No S Corporation Investments

An IRA or Solo 401(k) may not invest into a S Corporation. This is not an IRA issue, but rather a restriction on the types of shareholders allowed for S Corporations. Only individuals who are US citizens and certain forms of trusts or estates may be S Corporation shareholders.

When UBIT Applies

Tax Scrabble LettersAnother key consideration when evaluating a potential investment into a business is whether the investment will create exposure to Unrelated Business Income Tax (UBIT). This tax applies to tax-exempt entities such as retirement plans when they are engaging in a trade or business on a regular or repeated basis. The intent of UBIT is to level the playing field so that tax-exempt entities do not drive tax-paying businesses out of business.

If your IRA is investing in the stock of a C Corporation, then UBIT is not a concern. The business income will be taxed at the corporation level and income to the IRA will be in the form of dividends, which are considered passive income.

If your IRA is investing in a partnership or LLC, then taxes are not paid at the entity level and tax liability is passed through to the owners. If the income producing activity of the business is a product or service, then the IRA will likely be subject to UBIT. If the nature of the income produced by the entity is passive, such as rent from real property, royalties, or interest, then UBIT will not apply. So, investing in a LLC that operates a restaurant will have UBIT exposure. Investing in a partnership that owns an apartment complex for rental will not.

When UBIT Exposure is OK

The fact that an investment in a business may generate operating income that is subject to UBIT is not always a deal killer. You just need to understand the implications of UBIT and how they impact the return on investment for your IRA or Solo 401(k) dollars. In general, this depends on where the return is generated.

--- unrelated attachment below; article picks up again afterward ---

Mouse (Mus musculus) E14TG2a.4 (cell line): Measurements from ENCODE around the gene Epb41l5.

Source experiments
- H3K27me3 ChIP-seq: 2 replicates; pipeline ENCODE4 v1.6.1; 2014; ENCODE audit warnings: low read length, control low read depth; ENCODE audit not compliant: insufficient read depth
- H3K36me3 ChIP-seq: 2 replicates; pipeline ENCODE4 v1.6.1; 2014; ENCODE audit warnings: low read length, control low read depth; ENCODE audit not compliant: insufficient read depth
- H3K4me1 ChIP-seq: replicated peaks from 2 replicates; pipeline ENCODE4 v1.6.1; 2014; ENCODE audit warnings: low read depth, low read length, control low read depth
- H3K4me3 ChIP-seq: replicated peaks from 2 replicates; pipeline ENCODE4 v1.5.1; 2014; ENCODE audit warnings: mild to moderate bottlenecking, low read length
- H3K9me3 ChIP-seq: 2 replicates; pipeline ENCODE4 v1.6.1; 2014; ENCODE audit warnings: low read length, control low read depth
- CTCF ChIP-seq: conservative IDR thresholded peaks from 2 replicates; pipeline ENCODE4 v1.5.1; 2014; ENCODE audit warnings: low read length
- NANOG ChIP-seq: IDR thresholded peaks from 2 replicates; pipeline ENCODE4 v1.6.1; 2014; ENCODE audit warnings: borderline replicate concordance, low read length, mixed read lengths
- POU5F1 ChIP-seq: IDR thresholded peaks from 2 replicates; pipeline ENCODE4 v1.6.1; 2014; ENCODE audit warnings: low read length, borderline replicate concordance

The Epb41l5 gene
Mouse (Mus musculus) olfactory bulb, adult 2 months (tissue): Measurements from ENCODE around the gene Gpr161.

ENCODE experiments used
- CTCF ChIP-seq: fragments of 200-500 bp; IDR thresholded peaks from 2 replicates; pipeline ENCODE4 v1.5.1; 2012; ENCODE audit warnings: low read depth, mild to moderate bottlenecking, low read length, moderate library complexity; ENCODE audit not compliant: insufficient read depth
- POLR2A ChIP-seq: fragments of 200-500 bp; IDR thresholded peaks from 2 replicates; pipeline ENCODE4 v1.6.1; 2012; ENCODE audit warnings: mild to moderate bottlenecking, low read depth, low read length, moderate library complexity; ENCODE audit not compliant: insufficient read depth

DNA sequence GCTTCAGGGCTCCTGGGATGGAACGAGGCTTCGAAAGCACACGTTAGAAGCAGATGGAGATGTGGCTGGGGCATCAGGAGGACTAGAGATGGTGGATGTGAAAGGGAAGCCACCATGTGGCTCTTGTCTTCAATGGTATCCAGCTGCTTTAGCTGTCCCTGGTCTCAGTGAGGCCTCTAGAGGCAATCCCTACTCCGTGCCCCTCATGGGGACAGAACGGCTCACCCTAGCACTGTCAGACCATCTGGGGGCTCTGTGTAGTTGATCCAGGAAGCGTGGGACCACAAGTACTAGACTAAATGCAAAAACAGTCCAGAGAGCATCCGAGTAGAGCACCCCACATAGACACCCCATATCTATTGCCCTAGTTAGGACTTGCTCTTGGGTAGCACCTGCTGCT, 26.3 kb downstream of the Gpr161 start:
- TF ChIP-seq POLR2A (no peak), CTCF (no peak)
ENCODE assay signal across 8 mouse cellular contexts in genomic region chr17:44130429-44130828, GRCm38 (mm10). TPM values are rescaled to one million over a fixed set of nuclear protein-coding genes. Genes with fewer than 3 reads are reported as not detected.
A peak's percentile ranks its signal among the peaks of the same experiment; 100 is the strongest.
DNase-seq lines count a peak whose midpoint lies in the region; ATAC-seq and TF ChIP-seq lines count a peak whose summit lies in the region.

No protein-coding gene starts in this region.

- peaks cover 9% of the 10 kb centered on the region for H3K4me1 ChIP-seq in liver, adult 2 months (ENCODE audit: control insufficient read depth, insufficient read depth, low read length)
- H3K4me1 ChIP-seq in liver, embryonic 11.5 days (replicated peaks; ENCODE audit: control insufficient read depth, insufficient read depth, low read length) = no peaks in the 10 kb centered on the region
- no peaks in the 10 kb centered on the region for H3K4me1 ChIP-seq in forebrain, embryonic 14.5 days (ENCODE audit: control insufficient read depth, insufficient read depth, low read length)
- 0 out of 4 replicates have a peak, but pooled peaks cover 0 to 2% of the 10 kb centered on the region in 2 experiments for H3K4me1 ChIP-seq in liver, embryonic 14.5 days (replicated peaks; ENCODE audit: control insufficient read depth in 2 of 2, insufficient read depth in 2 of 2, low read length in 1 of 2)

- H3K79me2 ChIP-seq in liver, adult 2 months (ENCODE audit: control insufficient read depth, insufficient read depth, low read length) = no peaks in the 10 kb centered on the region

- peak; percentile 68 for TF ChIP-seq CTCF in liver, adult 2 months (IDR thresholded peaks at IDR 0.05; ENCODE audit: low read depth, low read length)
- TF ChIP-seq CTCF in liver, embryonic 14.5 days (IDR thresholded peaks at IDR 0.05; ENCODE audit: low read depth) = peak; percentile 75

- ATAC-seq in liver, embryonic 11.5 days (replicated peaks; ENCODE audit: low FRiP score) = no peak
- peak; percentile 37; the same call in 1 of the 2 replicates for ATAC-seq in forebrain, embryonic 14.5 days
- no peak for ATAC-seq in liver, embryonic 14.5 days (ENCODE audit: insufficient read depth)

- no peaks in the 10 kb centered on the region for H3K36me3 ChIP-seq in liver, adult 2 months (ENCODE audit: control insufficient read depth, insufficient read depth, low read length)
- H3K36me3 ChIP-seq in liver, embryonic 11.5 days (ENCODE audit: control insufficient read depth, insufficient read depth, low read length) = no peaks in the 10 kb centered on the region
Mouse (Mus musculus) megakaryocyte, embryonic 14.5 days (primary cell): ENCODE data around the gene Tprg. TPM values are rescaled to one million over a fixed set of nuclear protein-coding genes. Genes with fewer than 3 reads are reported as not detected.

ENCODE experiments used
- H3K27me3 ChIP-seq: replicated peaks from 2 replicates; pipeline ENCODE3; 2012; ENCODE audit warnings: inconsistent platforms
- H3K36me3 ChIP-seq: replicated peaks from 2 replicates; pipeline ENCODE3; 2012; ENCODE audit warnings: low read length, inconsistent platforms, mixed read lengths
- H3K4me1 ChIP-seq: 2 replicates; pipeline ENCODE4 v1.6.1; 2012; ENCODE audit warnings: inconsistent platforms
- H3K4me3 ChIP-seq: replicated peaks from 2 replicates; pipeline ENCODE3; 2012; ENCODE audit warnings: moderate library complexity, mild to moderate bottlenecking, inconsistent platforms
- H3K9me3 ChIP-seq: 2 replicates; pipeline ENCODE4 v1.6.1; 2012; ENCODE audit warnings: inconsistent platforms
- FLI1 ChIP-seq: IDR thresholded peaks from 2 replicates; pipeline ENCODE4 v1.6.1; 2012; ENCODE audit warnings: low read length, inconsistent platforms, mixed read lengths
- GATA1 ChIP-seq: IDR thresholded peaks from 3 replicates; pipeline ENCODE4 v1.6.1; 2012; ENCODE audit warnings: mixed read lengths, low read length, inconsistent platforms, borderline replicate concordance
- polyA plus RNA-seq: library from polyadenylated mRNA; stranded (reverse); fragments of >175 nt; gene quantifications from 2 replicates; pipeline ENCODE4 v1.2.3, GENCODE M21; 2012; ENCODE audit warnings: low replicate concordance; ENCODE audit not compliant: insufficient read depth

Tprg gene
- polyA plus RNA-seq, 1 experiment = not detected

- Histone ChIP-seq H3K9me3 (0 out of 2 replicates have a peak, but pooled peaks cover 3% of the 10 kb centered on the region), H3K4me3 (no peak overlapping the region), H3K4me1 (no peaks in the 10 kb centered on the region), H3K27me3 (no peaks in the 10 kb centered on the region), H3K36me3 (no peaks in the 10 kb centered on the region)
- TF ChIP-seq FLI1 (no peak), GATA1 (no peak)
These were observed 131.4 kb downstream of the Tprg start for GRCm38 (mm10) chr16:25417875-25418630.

If the “prize” is the general operating income of the business, then UBIT will likely diminish the appeal of that investment for an IRA. The problem is that UBIT is taxed to the IRA at trust rates, which can be as high as 39.6%. That is generally a higher rate than you would pay personally. Unless the ROI from the investment is significantly high to the point that the post-UBIT returns are still significantly better than any other investment you can think of for your IRA, it probably does not make sense to pursue such an opportunity.

In a more classic venture capital play, the “prize” is the eventual sale of your interest in the business at a higher price – either when the venture attracts a future funding round, is sold, or goes public. UBIT only applies to operating income, not the gain in equity value. In many such cases, the operating income in the start-up phase is not always significant, and may even be offset by losses in the early goings or investments into R&D or other business assets. As such, UBIT will apply to the income, but the tax burden will be negligible. When the business hits the next level and you get to sell the shares your IRA purchased for $100 each at a price of $500, $1,000 or more, that gain in equity value is not taxed. In this type of scenario, investing with IRA or 401(k) funds can make a lot of sense.